Orient Paper in $2 Million Reverse Merger Settlement

* Chinese company resolves shareholder accusations of securities fraud

* Settlement is one of the first in reverse merger cases

Orient Paper Inc said Thursday it has agreed to a $2 million settlement to resolve shareholder accusations of securities fraud.

The deal marks one of the first settlements of cases targeting Chinese companies that entered the U.S. markets via a reverse merger rather than initial public offering.

The Hebei Province-based paper products company was one of the earliest targets of lawsuits targeting Chinese companies for accounting and governance issues over the reverse mergers. The related lawsuits became more frequent starting in 2010.

In the reverse merger, the a Chinese company typically acquired a U.S. shell company that was already listed on a U.S. stock exchange.

Shareholders sued Orient Paper and various officers and directors after the research firm and short-seller Muddy Waters claimed to find fraud in the company’s financial statements. The company denied the report’s claims.

Thirty-seven lawsuits raising similar claims against Chinese companies were filed last year, roughly triple the year-earlier number, according to PricewaterhouseCoopers.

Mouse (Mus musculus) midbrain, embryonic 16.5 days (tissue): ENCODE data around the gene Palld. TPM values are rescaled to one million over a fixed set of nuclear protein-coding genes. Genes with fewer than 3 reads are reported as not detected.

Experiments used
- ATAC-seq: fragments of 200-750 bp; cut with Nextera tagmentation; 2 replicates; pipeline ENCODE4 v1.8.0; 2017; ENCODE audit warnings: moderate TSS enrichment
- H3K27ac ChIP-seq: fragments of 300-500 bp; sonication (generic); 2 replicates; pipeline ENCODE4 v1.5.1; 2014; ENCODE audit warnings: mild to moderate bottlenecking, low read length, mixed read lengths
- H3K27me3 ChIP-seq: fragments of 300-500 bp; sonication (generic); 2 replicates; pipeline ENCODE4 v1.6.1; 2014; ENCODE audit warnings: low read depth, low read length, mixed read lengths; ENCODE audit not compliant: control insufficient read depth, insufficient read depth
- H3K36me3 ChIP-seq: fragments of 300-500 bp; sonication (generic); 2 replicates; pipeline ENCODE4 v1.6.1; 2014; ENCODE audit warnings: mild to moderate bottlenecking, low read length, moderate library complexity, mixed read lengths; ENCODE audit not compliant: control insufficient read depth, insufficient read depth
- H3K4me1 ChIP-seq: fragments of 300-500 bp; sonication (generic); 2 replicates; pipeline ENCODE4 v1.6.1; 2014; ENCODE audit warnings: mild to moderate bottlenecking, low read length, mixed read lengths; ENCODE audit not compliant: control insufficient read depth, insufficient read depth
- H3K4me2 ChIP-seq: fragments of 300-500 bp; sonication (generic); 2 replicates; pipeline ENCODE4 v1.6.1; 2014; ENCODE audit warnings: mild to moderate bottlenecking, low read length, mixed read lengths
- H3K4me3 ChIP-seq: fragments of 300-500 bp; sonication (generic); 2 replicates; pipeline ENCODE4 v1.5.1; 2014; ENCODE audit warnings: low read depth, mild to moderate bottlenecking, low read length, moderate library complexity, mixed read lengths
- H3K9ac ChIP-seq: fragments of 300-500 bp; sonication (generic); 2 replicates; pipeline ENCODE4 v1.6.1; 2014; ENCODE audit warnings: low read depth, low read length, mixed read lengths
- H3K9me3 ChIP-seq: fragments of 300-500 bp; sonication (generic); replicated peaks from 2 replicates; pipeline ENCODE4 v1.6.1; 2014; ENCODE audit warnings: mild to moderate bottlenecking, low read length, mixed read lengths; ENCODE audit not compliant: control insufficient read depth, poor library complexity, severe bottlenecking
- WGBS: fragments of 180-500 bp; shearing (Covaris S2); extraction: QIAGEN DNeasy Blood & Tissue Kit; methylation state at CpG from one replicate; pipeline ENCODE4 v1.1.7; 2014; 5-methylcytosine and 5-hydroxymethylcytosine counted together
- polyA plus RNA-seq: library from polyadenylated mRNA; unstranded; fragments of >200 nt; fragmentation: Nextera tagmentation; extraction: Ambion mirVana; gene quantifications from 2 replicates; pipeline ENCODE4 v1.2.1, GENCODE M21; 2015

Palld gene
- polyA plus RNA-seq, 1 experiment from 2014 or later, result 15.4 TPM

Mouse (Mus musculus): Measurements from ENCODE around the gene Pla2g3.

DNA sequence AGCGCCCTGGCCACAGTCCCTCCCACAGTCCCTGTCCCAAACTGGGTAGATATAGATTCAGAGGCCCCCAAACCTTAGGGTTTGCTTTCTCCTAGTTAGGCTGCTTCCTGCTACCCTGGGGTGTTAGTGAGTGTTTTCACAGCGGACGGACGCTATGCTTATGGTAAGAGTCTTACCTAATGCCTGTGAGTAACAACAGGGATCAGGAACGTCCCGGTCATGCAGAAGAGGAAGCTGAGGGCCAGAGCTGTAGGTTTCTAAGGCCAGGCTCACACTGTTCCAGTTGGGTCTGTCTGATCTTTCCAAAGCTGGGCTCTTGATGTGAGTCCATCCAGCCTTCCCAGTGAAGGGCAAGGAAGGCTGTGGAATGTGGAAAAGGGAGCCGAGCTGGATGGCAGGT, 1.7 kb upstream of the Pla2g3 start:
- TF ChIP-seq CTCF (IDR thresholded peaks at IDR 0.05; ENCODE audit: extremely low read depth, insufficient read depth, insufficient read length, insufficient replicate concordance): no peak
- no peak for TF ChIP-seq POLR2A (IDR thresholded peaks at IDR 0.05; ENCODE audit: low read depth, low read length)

Only a few companies have settled. In 2010, China Shenghuo Pharmaceutical Holdings Inc reached an $800,000 accord.

U.S. District Judge Manuel Real in Los Angeles must approve the Orient Paper settlement, which was disclosed in a June 16 court filing. Orient Paper said the payout would be covered by its insurer.

Lawrence Rosen, a lawyer for the plaintiffs, declined to comment.

Given the timing of the lawsuits , Chinese reverse merger cases “are just now becoming ripe for settlement,” said Seth Aronson, a lawyer at O’Melveny & Myers who represents Chinese companies.

Kevin LaCroix, a management liability specialist who runs a blog discussing liability for corporate officers and directors, said settlements with U.S.-listed Chinese companies have so far been small, perhaps in part because they provide little or no insurance for their officials. Those funds typically play a significant role in financing investor settlements.

“Prior to these lawsuits coming in, they saw it as a luxury rather than being a necessity,” said LaCroix, an executive vice president at OakBridge Insurance Services.

The case is Henning v. Orient Paper, Inc., U.S. District Court of the Central District of California, 10-cv-5887.

For the plaintiffs: Laurence Rosen, The Rosen Law Firm

For Orient Paper, Inc.: Robert Weber and Perrie Weiner, DLA Piper

By Nate Raymond                 Thu Jun 21, 2012 7:26pm EDT